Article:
First year Game Design and Development student Matthew Turczmanovics rolled up to the front entrance of the Campus Center, tpausing to tap on the silver button adorned with a blue silhouette of a wheelchair.

“Let's see if this works,” he said, as the mechanical limb on the door slowly pulled it open. “Okay, it did that time. They don't always work.”

Turczmanovics is has a form of dwarfism which, though he is able to walk, makes it extremely difficult and time-consuming to traverse long distances. Instead, he commutes in an electric wheelchair controlled by a joystick and fitted with a lift which allows him to adjust its height. Though RIT is an institution which prides itself on its emphasis on accessibility and accommodation, wheelchair users are still presented with an array of trials on campus.

“Let me show you something,” he said as he wheeled up towards the entrance to the Student Alumni Union. “It's propped open now, but there's no button here to let me in.”

He rolled up through the door and took a right turn down the hallway. After a mere 20 feet, he stopped in front of a glass door marked with a paper sign that read, in bold typeface, “Disability Serivces OfficeDISABILITY SERVICES OFFICE.”

“I'd say that's one of the only main entrances to a building that I've noticed that doesn't have a handicapped button,” he said.

Though there is an accessible entrance to the hallway on the opposite side of the SAU, these easily overlooked inconsistencies in planning and logic can be found throughout the campus. Though often small, avoidable nuisances, their presence is a physical acknowledgment of the lack of perfection in creating an accessible campus. Director of Disability Services Susan Ackermann explained what dictates accessibility plans at RIT.

"I believe we are extremely good at creating an environment that accommodates disabled students," Ackermann said. "All of our buildings conform to the law, and if any of our students have particular needs that we don't have available, [we]us, as well as Facility Management Services [FMS], are great at finding a way to provide them with what they need."

The law which Ackermann refers to is the American Disability Act's (ADA's) Standards for Accessible Design, last updated in 2010. This law  was passed through the Department of Justice anda specificiesation that all buildings must be at least partly accessible to people who are disabled. However, this stipulation only applies to buildings which were constructed after January 26, 1992. This essentially means that any buildings constructed prior to this date are not legally obligated to be handicap accessible. With the majority of RIT buildings falling into this category (64 of 114 total buildings having been constructed prior to 1989), there is a frightful possibility of buildings falling through this loophole. Also, there isCoupled with the fact that this is a policy, not of inspection and action, but rather of repairs made in response to the advocacy and action of students instead of administration.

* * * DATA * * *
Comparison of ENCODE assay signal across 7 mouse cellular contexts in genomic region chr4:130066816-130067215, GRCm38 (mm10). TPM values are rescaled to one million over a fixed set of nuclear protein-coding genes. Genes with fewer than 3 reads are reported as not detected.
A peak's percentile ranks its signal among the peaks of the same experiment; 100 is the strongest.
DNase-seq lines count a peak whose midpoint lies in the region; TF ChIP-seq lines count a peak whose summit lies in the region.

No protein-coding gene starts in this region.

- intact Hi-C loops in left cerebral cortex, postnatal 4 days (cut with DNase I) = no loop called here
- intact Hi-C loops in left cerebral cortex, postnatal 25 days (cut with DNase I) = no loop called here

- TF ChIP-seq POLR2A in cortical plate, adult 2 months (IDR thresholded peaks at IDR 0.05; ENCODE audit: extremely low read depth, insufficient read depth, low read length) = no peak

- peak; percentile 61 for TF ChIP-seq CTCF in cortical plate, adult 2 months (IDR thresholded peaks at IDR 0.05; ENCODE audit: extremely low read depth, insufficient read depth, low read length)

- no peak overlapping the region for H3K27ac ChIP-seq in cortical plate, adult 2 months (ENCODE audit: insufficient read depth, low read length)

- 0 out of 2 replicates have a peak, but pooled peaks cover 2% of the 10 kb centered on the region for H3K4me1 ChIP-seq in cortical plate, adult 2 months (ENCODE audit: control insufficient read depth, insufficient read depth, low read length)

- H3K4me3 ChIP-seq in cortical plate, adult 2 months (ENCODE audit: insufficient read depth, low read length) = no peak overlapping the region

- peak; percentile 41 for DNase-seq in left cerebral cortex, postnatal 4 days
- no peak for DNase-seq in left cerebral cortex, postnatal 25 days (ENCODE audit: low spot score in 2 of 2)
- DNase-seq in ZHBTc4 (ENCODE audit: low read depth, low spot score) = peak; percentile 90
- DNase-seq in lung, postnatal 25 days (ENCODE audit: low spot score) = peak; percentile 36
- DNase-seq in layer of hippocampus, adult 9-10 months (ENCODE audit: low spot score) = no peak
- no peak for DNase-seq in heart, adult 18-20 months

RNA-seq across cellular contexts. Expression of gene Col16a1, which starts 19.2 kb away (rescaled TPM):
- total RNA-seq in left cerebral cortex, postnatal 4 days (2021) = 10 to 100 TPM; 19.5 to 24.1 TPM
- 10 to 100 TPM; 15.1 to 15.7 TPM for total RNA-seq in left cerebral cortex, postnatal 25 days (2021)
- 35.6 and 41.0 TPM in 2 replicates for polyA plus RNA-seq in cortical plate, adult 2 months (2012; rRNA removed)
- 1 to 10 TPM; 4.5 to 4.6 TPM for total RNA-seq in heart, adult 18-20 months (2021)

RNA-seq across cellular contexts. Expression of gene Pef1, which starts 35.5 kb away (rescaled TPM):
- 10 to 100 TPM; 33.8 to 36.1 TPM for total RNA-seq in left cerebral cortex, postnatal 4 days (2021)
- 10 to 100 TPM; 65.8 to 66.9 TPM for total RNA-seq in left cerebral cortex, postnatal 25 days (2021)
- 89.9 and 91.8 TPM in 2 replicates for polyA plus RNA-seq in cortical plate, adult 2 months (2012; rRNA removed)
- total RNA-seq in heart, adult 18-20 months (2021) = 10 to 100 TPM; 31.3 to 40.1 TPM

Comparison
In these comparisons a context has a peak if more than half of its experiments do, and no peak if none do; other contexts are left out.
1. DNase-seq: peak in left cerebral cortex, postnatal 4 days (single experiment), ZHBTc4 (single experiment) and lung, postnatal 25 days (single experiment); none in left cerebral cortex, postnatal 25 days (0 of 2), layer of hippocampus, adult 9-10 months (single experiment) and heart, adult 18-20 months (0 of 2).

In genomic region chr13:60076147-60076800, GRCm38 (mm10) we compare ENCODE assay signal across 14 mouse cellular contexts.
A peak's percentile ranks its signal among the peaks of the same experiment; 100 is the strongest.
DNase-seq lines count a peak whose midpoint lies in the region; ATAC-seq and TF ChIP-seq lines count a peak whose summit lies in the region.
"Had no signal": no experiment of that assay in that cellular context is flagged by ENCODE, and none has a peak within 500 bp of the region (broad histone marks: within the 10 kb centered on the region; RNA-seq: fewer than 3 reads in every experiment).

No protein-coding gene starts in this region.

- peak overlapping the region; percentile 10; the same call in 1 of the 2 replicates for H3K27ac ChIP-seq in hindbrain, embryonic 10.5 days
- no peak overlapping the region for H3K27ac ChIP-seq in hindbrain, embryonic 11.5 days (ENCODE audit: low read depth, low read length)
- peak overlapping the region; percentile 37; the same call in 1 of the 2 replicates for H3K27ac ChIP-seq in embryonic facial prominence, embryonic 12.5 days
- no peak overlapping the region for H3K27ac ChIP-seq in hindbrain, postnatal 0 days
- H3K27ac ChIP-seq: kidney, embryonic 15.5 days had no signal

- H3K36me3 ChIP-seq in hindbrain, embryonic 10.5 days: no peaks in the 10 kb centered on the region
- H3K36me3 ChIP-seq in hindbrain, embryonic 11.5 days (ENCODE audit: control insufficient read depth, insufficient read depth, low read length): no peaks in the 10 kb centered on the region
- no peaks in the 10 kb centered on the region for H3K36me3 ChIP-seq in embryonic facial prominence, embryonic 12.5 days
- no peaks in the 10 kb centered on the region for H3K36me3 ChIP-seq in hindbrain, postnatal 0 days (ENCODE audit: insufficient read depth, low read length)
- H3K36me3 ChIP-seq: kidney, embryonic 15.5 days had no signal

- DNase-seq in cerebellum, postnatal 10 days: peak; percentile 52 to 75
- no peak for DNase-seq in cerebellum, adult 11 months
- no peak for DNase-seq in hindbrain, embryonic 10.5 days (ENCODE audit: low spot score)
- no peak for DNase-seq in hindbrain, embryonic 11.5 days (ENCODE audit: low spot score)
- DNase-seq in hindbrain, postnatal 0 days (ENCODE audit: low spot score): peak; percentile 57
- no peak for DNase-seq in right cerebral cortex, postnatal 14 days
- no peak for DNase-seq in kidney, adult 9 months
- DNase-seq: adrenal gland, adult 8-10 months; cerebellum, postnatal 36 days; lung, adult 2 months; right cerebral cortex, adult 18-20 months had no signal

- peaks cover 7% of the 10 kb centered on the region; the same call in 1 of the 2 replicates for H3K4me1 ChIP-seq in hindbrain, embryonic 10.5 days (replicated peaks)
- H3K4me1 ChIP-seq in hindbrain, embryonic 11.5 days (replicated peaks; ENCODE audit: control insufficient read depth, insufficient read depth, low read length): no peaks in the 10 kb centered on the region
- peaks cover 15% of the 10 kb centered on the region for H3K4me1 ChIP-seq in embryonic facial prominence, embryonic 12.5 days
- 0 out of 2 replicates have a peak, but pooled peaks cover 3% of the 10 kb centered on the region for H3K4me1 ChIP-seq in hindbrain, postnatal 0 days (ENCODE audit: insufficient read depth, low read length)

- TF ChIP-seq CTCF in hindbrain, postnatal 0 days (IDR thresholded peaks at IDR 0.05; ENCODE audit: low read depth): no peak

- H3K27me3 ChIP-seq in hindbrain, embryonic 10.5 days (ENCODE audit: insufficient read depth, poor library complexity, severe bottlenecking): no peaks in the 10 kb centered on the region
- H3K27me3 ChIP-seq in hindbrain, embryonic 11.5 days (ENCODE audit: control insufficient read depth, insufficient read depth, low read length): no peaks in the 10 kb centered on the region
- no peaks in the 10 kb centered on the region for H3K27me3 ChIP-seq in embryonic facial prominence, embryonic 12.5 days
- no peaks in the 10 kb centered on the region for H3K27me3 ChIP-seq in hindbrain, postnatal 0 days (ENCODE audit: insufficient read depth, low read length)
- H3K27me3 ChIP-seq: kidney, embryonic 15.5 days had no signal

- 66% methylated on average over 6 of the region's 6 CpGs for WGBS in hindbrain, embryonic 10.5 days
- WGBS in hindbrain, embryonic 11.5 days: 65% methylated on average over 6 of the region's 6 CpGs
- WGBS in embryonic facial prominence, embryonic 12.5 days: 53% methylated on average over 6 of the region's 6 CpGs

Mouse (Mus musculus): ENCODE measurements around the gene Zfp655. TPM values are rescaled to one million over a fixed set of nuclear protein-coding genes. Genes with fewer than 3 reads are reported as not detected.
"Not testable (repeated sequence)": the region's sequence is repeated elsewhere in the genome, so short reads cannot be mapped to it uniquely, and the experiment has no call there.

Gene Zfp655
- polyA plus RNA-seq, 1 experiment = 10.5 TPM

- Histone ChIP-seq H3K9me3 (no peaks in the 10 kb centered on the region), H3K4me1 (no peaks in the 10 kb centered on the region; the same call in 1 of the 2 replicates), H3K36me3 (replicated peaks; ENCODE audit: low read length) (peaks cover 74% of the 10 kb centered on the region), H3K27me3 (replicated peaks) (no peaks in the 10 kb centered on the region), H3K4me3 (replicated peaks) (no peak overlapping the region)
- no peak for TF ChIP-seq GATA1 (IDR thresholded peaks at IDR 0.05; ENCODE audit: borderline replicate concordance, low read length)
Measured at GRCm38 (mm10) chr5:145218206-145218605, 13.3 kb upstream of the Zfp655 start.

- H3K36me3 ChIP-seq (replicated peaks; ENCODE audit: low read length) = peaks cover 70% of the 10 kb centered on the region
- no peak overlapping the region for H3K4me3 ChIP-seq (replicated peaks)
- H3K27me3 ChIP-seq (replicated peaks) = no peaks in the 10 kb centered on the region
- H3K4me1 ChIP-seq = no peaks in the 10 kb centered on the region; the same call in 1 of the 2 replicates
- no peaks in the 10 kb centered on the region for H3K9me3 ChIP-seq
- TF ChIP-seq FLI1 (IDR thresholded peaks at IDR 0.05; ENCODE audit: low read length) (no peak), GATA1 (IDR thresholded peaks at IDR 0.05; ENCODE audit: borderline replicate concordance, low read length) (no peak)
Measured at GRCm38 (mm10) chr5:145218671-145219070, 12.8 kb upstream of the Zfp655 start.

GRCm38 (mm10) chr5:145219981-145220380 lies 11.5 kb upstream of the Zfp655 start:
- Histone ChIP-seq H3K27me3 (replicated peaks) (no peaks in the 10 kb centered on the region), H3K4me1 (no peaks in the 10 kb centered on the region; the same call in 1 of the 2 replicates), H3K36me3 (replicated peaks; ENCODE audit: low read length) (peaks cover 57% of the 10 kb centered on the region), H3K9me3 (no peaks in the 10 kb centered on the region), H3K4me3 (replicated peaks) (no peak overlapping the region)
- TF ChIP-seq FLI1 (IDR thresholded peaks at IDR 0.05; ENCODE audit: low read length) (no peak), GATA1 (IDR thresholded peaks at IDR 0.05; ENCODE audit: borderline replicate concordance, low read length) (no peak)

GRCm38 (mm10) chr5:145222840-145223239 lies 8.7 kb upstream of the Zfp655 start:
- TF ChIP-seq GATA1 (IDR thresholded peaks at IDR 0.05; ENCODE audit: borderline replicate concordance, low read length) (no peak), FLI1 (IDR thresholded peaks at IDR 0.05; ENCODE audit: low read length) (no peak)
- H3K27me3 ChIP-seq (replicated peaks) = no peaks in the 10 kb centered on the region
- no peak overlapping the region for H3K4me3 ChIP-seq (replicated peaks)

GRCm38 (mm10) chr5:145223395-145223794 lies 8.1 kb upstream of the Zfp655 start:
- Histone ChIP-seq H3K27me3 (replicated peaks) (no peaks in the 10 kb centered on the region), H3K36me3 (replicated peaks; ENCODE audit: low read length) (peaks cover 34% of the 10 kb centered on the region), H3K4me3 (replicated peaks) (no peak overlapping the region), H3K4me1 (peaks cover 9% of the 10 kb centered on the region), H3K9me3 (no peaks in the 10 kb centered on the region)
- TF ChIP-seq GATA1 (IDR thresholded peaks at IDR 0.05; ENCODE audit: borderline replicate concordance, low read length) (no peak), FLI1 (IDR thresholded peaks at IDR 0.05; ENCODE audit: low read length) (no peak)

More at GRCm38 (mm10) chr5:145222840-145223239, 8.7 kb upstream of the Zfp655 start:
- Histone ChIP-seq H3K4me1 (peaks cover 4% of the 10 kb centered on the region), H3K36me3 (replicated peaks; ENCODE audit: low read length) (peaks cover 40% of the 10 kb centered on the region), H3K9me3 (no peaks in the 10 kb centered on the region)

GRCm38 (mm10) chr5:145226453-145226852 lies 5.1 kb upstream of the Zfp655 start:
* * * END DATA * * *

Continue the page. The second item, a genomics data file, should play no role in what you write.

"We don't do inspections or investigations to take preemptive measures," said Ackermann. "However, when a student comes to us and says there is a problem, that a button is broken or something of that nature, we are prompt with fixing it."

Turczmanovics sat in the lobby of the Liberal Arts Building, tapping the button.

The door swung open about halfway, stalling for a second before swinging back shut.

"Yeah, it does that, opens, I don't know, maybe like 45 degrees, and then shuts," Turczmanovics said. "Thing is, I haven't written up a list of complaints or anything like that, but if I did, I don't even know who I'd bring it to. I don't know if it's a heavy door or what, but you'd think it would just, ya know, work." 

Fourth year Political Science student and President of the NTID Student Congress Alex Van Hook, who uses an electric wheelchair, finds faults in the policy of waiting for notification before taking action, as well as the non-existent practice of evaluations of accessibility technology.

"I have experienced problems with buttons as well as elevators and lifts," Van Hook said. "FMS definitely needs to have better maintenance review for accessibility. Housing Operations, however, is doing a fairly good job of making sure I have accessible housing."

While the issue of malfunctioning buttons seems like a minor nuisance, which often times it is, there is a deeper issue at hand when it comes to neglect of these services — one in which the options for accessibility becomes increasingly limited. Turczmanovics headed down the hallway through the Golisano building, leading to a main entrance where a bare black plastic box sat jutting from the wall on the side of the door.

"This button was here two weeks ago, maybe even three weeks ago," Turczmanovics said. "Don't know where it went, don't know when it's coming back."

Beyond the simple issues of handicapped buttons lies a greater and much more basic menace to the disabled student: the need for classrooms and public spaces that are comfortable for them and allow them to simply attend classes and events like any other student. This is a dilemma that often rears its head in places similar to and including Ingle Auditorium.

"There are two handicapped options when entering the auditorium, both a distance from the stage," Van Hook said. "It's a limit socially for a student who has to stay in their wheelchair and can't just sit anywhere they want."

Van Hook went on to explain the deeper social implications of RIT not adding lifts into Ingle Auditorium.